The sun is out, the air is clear, and the windows of my six-speed Mini are down as I snake around the turns of the winding road by the Ohio River. On the third day of my recent visit home to Louisville, I took a drive, about an hour long, out to Middletown and down the Gene Snyder to River Road. There are few things I miss more about living in Louisville than driving. I don’t really feel at home until I’m ramping up to fifth gear and speeding off through the I-64 tunnel. There’s something about driving for me that’s reflective, spiritual even. A hand on the wheel flicks a switch in my brain that tells me to stop, breathe deep, and stop freaking out.
I am an introvert. I like time to myself; as a textbook INFJ, it’s really more of a need than a want. I think it stems from growing up as an only child and having so much me-time (latchkey kids for the win). As I grew older and sports, quick recall, etc. invaded my life, those essential moments became fewer and farther between. So after I turned sixteen and passed my driver’s test, my car and the road became the place where I could reflect, recharge, and sometimes even break down. There’s something about the constant motion that gives me emotional freedom, allowing me to laugh, cry, and sing at the top of my lungs free from judgment (sometimes all three at once: I’m looking at you, “Next to Normal” cast recording on my shuffle).
Moving to New York, with its miles of subways and lack of parking, has deprived me of this safe place. Neville (yes, that is his name. And yes, he’s named after this one) and I have traveled a long and winding road together: my little portable piece of home. His tires have traced the highways to Baltimore and back three times, his speakers blared the soundtrack to a spring break road trip down the Blue Ridge Parkway, his windows have seen every stretch of I-65 between Chicago and Nashville, and his grey leather seats were my secret college getaway when I needed a moment’s peace that couldn’t be found in the library.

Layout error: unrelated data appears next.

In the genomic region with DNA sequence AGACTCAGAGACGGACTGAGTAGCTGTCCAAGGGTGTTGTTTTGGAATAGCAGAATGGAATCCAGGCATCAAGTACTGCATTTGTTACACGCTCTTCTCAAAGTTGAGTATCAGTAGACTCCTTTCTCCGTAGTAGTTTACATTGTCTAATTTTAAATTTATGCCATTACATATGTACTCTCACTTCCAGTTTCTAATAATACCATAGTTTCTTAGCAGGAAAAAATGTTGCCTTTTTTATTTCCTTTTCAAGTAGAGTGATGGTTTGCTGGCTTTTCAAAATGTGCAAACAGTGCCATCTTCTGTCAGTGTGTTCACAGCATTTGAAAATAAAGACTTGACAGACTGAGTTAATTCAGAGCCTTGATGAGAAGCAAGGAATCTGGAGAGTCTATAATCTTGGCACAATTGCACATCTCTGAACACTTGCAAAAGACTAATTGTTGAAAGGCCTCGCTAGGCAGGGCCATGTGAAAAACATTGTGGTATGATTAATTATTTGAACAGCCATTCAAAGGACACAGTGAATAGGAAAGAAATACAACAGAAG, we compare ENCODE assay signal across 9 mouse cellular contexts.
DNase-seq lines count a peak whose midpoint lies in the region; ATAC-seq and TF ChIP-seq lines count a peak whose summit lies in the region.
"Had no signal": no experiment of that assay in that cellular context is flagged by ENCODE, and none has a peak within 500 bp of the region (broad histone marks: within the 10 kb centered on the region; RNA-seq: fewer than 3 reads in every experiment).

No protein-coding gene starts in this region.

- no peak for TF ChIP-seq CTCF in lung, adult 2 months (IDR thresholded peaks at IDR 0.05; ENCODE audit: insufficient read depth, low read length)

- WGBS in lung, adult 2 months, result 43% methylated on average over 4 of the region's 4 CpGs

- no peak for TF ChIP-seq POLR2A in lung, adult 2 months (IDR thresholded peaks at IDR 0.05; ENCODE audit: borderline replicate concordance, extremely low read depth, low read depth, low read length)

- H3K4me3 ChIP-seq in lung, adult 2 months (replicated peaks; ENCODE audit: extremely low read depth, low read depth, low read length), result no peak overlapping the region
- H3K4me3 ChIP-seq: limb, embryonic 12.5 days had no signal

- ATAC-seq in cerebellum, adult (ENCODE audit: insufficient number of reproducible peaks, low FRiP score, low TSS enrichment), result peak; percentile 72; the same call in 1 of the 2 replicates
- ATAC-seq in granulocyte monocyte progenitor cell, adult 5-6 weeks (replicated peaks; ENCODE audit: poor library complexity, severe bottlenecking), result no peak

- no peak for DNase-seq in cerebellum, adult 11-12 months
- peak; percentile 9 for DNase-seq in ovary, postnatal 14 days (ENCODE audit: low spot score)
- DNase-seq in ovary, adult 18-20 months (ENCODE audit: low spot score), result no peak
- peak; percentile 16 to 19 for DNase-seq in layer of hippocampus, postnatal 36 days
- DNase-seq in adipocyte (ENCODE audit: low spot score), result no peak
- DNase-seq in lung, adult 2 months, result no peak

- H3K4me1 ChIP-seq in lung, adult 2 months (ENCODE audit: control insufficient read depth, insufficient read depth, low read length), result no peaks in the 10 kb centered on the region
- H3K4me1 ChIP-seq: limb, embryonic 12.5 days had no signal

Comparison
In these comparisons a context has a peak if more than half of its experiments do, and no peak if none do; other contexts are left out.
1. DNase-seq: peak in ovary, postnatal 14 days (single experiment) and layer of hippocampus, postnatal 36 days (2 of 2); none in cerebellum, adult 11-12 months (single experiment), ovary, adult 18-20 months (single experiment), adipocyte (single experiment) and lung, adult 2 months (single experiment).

So what’s an INFJ to do in a place where having a car just piles on the headaches rather than being a solace from them? The subway’s not the same. Maybe once a month you’ll get a seat that doesn’t have you squished between two people, one of whom probably hasn’t showered in four or five days. More often than not you’re playing pole Twister, snaking over strangers’ arms and around backpacks to try to find a patch of silver that isn’t still warm from a fellow commuter. Taking the train, I’m not in control. I can’t stop or start when I wish. I’m subject to the whims of MTA (whose whims are anything but whimsical).
Instead, I walk. A lot. New York is a pedestrian’s city — unlike the suburbia of my youth, these streets were made for walkin’ — and because of the neighborhoods I’ve lived in, my walking everywhere started as a more convenient alternative to public transit (MTA hates Brooklyn). But what was simply a means to avoid three transfers is now something I look forward to. I put on my headphones, step out my front door, and I am in control — of where I turn, which way I go, the soundtrack to my day. Even in this city of rampant pedestrians, my walking game is notably strong. It’s approximately 3.5 miles from my front door to the Brooklyn Museum, where I work, and depending on the weather (and my success or lack thereof at hearing my alarm), I try to walk there and back each day. I make a point of taking different turns, seeing brownstones I haven’t seen before, noticing a mural that wasn’t there last week. Sure, it’s a way to better get to know my hood, and a source of endless free entertainment, but mostly I walk because it gives me the personal agency that public transit cannot. The hour and fifteen minutes I spend walking through the crisp morning air are my car time: An iPhone and headphones replace my radio, my well-soled Frye’s are the comforting leather seats, and my backpack acts as glove compartment and center console (one pocket filled with the things I need easy access to, the other filled with the junk that I always have “just in case”). It’s all the freedom of my car, but at a slower pace and from a different angle.
I still don’t get the quite same thrill from walking. There’s no tingle down my spine as I press the clutch and switch gears; in fact, there’s no clutch at all, and the only gears I hear switching are the ones on the bikes that fly past me. And maybe I can’t sing at the top of my lungs (although, it being Brooklyn, it wouldn’t be the weirdest thing on the sidewalk). Still, in a car or on foot, I like to take the long way around, to travel the back roads for a little respite from the world on a path that only I know. And on crisp fall mornings like this one, I find myself saying, “The five and a half miles from Bushwick to Tribeca over the Williamsburg Bridge isn’t actually that far…”